S. O. S. - page 5

For the first time since I started nursing (I graduated last June) I feel really discouraged with myself. It all started last week. I made a med error. I was waiting and waiting for a now order to... Read More

  1. by   kids
    My first med error was (thankfully) insignificant ...

    I gave the wrong med to the wrong patient at the wrong time:
    Digoxin 0.125 mg at 0800 to a patient that was supposed to get 0.25mg at 1200.

    I worked in a SNF and paniced...did the med error report and everything. Thought I would be fired and my days as a nurse were over, they would take my brand new license.

    Notified the Doc, his response..."and your point is?"
  2. by   Heather56
    Isn't it funny how we tear ourselves up over mistakes but when we have those great shifts, you know, catch that slight change in a patient's condition that saves the patient's life; manage to settle the elderly, confused patient that no-one else has been able to; even get a smile out of patient who has been having a hard time, we neglect to give ourselves that well deserved pat on the back. Everyone makes mistakes but we also do alot of great things so pats on the back for all of you.
  3. by   RN-PA
    Well said-- I agree totally!

    I forgot to mention in my previous post about my own error that our hospital has recently institued a non-punitive med error reporting policy.

    A while back, a coworker made a med error and wrote up an incident report, dreading the consequences. However, a week or so later, she found a note in her mailbox THANKING her for reporting her med error, and there was a card for a free beverage of her choice in the cafeteria I remember reading that more hospitals are instituting this policy to encourage people to report errors and to better track problems in the system.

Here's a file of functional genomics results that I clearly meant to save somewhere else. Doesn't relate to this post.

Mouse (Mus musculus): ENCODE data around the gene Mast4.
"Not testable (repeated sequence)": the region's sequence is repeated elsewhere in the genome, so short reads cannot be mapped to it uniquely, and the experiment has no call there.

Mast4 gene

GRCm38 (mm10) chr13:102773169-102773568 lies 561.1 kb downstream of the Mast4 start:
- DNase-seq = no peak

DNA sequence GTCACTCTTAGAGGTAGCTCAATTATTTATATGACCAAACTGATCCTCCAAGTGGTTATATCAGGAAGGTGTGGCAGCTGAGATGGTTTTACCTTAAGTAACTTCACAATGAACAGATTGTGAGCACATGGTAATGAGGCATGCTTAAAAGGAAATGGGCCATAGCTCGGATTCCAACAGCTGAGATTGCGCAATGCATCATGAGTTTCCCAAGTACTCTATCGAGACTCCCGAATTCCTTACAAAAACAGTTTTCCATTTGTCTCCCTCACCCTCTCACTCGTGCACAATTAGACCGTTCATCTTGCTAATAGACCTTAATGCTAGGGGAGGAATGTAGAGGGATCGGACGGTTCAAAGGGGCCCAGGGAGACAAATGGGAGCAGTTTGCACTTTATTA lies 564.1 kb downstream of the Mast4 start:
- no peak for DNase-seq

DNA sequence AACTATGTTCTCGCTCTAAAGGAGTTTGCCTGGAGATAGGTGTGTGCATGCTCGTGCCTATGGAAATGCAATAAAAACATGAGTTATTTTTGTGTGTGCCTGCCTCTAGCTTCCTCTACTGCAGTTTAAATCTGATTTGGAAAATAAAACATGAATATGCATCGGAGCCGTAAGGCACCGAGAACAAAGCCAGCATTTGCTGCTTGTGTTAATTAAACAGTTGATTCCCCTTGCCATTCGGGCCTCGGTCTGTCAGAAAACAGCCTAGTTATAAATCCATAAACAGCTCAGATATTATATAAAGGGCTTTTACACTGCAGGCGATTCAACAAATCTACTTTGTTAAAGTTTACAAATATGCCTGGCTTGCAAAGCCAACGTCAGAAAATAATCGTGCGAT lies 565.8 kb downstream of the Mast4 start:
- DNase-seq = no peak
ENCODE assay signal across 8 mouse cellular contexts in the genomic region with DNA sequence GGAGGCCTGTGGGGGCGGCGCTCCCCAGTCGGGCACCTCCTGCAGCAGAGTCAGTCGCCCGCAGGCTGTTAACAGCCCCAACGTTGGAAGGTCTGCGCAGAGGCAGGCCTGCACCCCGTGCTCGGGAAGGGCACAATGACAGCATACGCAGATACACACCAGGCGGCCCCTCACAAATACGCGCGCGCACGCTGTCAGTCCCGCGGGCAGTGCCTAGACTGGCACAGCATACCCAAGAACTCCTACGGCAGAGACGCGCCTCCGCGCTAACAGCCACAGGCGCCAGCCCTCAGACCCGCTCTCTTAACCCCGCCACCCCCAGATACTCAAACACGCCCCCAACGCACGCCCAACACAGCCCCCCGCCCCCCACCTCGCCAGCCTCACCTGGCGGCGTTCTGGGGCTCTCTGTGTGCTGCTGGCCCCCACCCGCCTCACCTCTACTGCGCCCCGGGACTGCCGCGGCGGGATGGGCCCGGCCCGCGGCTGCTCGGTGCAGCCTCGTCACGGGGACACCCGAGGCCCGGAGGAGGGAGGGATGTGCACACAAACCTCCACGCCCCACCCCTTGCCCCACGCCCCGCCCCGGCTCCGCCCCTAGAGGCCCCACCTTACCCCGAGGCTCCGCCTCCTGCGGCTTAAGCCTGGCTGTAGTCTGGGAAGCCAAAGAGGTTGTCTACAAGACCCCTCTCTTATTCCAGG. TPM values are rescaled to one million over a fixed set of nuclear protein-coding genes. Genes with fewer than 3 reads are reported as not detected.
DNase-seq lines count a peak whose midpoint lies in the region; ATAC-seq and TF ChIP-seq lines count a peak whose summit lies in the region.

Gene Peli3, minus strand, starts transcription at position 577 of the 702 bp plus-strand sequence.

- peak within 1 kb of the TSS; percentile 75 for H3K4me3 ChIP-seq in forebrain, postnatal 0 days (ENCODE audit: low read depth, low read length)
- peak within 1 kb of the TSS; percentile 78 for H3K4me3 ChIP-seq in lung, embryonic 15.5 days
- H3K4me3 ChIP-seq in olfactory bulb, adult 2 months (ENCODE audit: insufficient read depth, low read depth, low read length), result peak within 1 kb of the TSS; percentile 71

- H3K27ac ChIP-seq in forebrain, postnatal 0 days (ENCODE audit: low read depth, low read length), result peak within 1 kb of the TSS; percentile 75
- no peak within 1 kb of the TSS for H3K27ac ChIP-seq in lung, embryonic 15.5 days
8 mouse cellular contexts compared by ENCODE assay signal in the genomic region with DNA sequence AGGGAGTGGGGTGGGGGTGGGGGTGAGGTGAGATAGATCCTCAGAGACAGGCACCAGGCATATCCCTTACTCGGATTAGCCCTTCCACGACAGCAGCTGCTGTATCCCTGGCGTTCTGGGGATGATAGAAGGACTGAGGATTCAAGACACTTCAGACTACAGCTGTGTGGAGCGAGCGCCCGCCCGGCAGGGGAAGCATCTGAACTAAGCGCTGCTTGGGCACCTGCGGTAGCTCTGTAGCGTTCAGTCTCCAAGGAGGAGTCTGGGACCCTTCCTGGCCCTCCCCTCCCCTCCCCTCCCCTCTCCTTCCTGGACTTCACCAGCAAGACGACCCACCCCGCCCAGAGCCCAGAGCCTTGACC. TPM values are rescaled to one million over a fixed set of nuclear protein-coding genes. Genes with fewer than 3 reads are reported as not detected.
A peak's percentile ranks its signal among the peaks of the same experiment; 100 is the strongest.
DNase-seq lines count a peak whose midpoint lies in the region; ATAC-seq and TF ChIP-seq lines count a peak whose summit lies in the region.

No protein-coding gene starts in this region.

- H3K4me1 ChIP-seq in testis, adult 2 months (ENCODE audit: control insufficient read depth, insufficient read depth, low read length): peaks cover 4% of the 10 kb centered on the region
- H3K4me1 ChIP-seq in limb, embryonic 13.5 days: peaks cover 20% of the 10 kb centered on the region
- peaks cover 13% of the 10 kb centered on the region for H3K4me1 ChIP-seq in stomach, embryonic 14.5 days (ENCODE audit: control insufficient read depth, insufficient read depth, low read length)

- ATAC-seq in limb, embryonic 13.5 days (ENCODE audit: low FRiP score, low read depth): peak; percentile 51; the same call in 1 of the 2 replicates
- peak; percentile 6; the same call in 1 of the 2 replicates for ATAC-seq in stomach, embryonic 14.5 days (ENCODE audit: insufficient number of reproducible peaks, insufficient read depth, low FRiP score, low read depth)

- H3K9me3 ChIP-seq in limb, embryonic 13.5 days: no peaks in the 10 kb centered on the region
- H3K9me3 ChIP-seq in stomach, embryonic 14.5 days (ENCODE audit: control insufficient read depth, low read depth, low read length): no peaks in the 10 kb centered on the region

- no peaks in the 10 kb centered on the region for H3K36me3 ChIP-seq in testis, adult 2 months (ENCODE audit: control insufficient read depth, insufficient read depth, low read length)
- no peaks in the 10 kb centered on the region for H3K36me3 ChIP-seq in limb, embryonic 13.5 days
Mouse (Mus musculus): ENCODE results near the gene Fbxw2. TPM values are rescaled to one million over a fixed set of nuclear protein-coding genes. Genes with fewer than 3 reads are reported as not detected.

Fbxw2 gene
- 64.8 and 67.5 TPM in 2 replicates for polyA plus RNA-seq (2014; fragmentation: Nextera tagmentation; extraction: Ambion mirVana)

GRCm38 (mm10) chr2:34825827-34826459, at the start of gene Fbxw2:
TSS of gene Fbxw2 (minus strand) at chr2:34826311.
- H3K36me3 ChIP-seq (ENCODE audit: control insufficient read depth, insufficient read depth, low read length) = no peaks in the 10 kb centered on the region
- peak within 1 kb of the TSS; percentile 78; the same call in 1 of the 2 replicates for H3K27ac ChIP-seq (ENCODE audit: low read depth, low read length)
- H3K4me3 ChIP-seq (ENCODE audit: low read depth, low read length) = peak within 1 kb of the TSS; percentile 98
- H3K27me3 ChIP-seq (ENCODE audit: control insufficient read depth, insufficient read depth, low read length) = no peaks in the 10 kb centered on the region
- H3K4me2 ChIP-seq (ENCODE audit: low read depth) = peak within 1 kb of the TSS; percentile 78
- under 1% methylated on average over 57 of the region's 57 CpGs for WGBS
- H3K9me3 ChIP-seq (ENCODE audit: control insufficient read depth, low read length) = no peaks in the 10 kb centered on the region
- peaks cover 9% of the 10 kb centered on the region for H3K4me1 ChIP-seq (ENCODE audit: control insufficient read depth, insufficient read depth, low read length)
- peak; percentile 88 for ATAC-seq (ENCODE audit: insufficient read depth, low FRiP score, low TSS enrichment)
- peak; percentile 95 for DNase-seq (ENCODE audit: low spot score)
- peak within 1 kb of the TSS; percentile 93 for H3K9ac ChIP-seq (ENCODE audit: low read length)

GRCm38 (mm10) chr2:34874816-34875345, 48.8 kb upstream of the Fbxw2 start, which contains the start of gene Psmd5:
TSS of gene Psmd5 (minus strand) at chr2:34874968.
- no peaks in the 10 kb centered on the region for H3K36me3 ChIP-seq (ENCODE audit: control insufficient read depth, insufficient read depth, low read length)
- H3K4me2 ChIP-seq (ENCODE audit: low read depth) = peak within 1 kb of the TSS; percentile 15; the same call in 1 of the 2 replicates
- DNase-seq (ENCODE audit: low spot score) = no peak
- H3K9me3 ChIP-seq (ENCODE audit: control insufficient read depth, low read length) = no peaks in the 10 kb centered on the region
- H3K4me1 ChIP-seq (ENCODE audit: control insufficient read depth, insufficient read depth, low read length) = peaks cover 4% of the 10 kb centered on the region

4. by   StirLady
    Congratulations! You have just officially joined the human race and the nursing Profession. You have not been tried in this profession until you have been tried by fire. The trick is to only get crispy around the edges.

    We have all been in your shoes. And I have more news for you, this was most likely not the last med error you will make. You won't make the same one, but you will have a new opportunity to beat yourself up again. BEAT GENTLY. You will need that energy to expended to help another patient.

    I suggest you use your computer and a forms program (there are some very good, and cheap ones out there) to devise a personal worksheet for yourself. If you have the potential to have a lot of deaths in your unit one side or the other make some "Cheat Sheet" tables with check-offs to help you finish all documentation needed. But never delete that page, just save it, you may be able to help another nurse by giving her the tool to keep from making that mistake. I am of course referring to the missed step in documentation with your death.

    With you med error, I suggest that you get just a little/slightly aggressive with the people who have your charts and MAR's when you need them to do your job. Sometimes I feel like I have to look at an order 3-4 times to insure in my own mind that I do see it, as well as all the other R's involved in the med chain. I have called Dr's for clarifications of orders, one that sticks out started printing because I told him "honestly, DR, I can't read your writing". As for the other nurse noting the order, ask for help, but never assume he/she will do it. Also, all of us must remember that sometimes you have to pass something on to the next shift, because most facilities FROWN on OT.